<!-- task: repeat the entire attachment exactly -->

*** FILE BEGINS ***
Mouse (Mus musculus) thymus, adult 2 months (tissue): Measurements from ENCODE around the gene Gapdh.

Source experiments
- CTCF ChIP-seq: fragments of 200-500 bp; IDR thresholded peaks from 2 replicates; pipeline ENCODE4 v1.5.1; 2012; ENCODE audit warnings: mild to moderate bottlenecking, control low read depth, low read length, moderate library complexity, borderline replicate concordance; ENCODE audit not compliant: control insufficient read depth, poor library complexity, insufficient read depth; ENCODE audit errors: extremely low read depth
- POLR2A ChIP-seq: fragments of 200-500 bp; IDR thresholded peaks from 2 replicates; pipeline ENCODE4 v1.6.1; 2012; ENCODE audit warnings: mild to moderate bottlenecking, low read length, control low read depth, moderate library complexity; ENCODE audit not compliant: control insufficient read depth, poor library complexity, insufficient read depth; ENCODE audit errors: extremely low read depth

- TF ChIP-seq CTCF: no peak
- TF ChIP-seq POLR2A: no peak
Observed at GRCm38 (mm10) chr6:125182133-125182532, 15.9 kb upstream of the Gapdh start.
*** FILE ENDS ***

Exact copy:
Mouse (Mus musculus) thymus, adult 2 months (tissue): Measurements from ENCODE around the gene Gapdh.

Source experiments
- CTCF ChIP-seq: fragments of 200-500 bp; IDR thresholded peaks from 2 replicates; pipeline ENCODE4 v1.5.1; 2012; ENCODE audit warnings: mild to moderate bottlenecking, control low read depth, low read length, moderate library complexity, borderline replicate concordance; ENCODE audit not compliant: control insufficient read depth, poor library complexity, insufficient read depth; ENCODE audit errors: extremely low read depth
- POLR2A ChIP-seq: fragments of 200-500 bp; IDR thresholded peaks from 2 replicates; pipeline ENCODE4 v1.6.1; 2012; ENCODE audit warnings: mild to moderate bottlenecking, low read length, control low read depth, moderate library complexity; ENCODE audit not compliant: control insufficient read depth, poor library complexity, insufficient read depth; ENCODE audit errors: extremely low read depth

- TF ChIP-seq CTCF: no peak
- TF ChIP-seq POLR2A: no peak
Observed at GRCm38 (mm10) chr6:125182133-125182532, 15.9 kb upstream of the Gapdh start.